Did you cringe at the thought of your electric bill every time you ran your air conditioner this summer? Are you dreading your winter heating bills? If so, then this post is for you.
I had no idea what alternative energy suppliers were or how they worked until just a few months ago. Up to the point when I switched, I associated the idea with the rather scammy guys who would show up every so often in my apartment building's stairwell claiming they could lower my power bills if only they could see a copy of my most recent bill. Yeah, not happening buddy.
But then I had an encounter with my power company that left me so hopping mad that I found myself searching online to figure out if I had any kind of choice at all for dumping them once and for all. And the answer is a big fat YES! Consumers in many states, mostly in the Northeast and Midwest, have a choice when it comes to who supplies their energy, and those alternative suppliers often charge much less than your default power company does.
To take advantage of alternative energy suppliers, you must live in a deregulated state. There's no single good place to check if it's an option for you, and many of the lists out there are badly outdated, but I can pass along a few tips for figuring it out. If you live in Illinois or Texas, Power2Switch makes it easy to check which companies service your community. If you're in the northeast, your chances are excellent. The Midwest is more of a toss up. Most Westerns states once were deregulated but suspended their programs after an energy shortage caused open market prices to spike. Most of the south remains regulated as well. The best information is available when you plug "[your state] energy deregulation" into your favorite search engine.
Not in a deregulated state? Your electric bill can still work for you. Skip ahead to the last section of this post to learn how.
The first step to understanding how alternative energy suppliers work is to understand your electric bill. If you take a close look, you'll see that the charges are broken out into two categories: supply and delivery. These line items are charged at different rates. Chances are pretty good that you won't be able to change who delivers your electricity. Unfortunately for me, that means that I do still have to deal with my old power company on some level. However, you can change who supplies your electricity, and that's where you can switch to save.
Still confused? Let's say that there's only one grocery store where you live, and it carries a popular brand of soda pop. But then the market starts carrying a second brand that's cheaper but tastes exactly the same. So what do you do? Chances are good that you just switch to the cheaper brand. Alternative energy suppliers work just like that - you can't change the store since it's the only game in town, but you can change the brand you buy.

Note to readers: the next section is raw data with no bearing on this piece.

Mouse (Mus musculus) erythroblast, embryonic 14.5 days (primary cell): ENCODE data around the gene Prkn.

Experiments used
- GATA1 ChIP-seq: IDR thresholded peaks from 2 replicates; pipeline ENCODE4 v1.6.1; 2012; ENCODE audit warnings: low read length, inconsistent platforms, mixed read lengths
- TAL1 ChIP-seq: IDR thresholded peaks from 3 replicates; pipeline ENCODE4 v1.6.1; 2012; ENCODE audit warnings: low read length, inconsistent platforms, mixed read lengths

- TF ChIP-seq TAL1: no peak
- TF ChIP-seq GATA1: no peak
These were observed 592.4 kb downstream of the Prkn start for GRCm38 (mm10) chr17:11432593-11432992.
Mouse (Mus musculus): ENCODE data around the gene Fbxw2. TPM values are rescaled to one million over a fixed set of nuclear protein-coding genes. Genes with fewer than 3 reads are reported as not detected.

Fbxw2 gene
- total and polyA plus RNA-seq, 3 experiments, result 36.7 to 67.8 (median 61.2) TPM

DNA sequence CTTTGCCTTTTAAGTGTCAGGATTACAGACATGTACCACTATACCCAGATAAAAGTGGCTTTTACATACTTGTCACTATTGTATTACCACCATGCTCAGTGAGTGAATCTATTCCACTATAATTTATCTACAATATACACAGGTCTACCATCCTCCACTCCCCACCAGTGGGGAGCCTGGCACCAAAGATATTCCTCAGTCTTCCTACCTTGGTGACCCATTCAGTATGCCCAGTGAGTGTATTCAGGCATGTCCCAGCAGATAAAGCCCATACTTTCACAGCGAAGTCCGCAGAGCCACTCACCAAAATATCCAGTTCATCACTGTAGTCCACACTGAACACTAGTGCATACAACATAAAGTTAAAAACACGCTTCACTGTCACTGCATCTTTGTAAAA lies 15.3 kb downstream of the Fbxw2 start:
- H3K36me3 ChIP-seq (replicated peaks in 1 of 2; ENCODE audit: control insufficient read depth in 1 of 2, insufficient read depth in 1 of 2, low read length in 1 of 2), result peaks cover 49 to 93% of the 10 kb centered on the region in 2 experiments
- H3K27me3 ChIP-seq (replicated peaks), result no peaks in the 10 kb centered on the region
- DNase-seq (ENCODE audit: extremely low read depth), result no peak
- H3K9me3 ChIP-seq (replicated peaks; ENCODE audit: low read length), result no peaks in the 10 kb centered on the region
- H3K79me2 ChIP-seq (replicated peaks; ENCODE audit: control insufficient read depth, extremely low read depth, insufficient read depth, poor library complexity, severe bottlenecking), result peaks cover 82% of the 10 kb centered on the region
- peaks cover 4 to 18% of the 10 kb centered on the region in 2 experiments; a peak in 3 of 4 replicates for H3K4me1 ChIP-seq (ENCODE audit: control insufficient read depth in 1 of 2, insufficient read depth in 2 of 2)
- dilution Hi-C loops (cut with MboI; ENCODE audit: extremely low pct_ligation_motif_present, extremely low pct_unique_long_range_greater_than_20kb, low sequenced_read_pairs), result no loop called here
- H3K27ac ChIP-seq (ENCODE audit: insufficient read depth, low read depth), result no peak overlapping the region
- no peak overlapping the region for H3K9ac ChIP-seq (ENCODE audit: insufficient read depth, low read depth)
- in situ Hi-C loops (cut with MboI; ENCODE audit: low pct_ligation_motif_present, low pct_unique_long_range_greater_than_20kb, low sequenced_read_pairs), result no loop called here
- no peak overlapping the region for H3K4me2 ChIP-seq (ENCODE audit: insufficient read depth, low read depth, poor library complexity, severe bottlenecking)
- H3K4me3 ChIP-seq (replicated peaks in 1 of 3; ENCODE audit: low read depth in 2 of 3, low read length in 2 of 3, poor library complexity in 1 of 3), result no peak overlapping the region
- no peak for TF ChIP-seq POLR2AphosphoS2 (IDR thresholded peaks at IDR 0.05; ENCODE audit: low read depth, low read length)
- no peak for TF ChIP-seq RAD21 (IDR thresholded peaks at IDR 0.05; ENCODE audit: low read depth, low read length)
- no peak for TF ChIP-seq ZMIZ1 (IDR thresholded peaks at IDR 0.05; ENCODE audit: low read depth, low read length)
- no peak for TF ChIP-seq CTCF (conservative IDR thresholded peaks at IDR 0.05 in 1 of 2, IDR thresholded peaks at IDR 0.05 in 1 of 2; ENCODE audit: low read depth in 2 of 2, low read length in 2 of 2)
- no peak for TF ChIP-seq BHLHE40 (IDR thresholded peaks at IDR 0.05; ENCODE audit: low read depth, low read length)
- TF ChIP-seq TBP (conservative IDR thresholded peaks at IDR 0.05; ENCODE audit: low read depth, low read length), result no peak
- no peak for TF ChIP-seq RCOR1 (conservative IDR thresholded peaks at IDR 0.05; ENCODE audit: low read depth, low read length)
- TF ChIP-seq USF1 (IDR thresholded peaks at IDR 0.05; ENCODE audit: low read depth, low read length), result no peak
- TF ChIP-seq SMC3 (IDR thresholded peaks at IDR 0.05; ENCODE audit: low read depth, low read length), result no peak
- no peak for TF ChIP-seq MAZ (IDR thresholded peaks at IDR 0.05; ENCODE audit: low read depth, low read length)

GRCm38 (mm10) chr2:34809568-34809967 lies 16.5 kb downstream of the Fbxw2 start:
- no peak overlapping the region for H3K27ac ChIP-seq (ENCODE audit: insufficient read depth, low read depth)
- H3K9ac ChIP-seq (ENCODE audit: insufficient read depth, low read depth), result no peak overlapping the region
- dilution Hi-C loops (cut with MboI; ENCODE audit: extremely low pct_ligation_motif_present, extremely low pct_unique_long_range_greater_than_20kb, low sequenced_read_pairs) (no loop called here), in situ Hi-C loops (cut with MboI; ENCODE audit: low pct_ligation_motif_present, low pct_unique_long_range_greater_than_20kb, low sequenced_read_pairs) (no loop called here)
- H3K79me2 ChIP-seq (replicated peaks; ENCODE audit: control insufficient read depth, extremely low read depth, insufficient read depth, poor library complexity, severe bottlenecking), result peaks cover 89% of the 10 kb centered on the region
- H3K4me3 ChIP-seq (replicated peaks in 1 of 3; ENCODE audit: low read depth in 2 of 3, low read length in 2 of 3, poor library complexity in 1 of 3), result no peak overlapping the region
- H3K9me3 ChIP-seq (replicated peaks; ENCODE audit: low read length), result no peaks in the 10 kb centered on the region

In Illinois, we have the Citizens Utility Board (CUB) which keeps track of what everyone is charging in a rather handy table. For example, in Chicago the default power company is ComEd, and they are currently charging 6.932 cents per kilowatt hour (kWh) to supply energy to its customers' homes. If you used 1,000 kWh last month, that's a supply charge of $69.32. By contrast, you can get a rate as low as 5.75 cents per kWh from Hope Energy, which would come out to $57.50, a savings of $11.82 over ComEd. Over the course of a year, you could be saving more than $140.
Some suppliers charge more, some less. Some rates are variable and some are fixed. And you can even find suppliers that promise 100% green energy, though those don't tend to save the consumer very much money. Of course, if climate change is an issue close to your heart, then the added cost may be well worth it.
Many alternative electricity suppliers will offer rebates to new customers. For example, Spark Energy is currently offering a $150 Visa gift card for signing up. When I made the switch, I chose a supplier that would give me a $75 Visa gift card as a welcome gift. Not only am I keeping more cash in my pocket every month with a lower electric bill, but I have an extra $75. It's hard to argue with free money!
As with all good things in life, there is often a catch. It's not uncommon that a supplier will require that you commit to a 6 or 12 month contract, and the cancellation fees can be steep . The two I saw most often in my research were a flat fee of $50-$150 or $10 for every month left on your contract . If you know that you're not moving in the next year, this may not be such a big deal (it wasn't for me). Also, most suppliers with cancellation fees give you a 3 month opt out period. So if you're not happy with the switch, cancel within 90 days and you won't have to choose between coughing up a cancellation fee or being locked into a year-long contract.
This sounds counterintuitive, but if you're in the habit of paying off your cards every month, then there's no reason in the world why you shouldn't be paying your monthly energy bill with your credit card. Taking advantage of the opportunity to rack up your favorite reward points can certainly take the edge off your bill, especially when you're stuck with your supplier. Use the American Express Starwood Card to collect Starpoints points for a dream vacation to Paris just for paying your electric bill. Cash back cards are also a great option. The Chase Freedom Card gives 1% cash back on everything, and 5% back on select categories on a rotating basis. Rewards almost make you feel good about running the air conditioner!
Do you have any tips or tricks to share for saving on your energy bill? Tell us in the comments!
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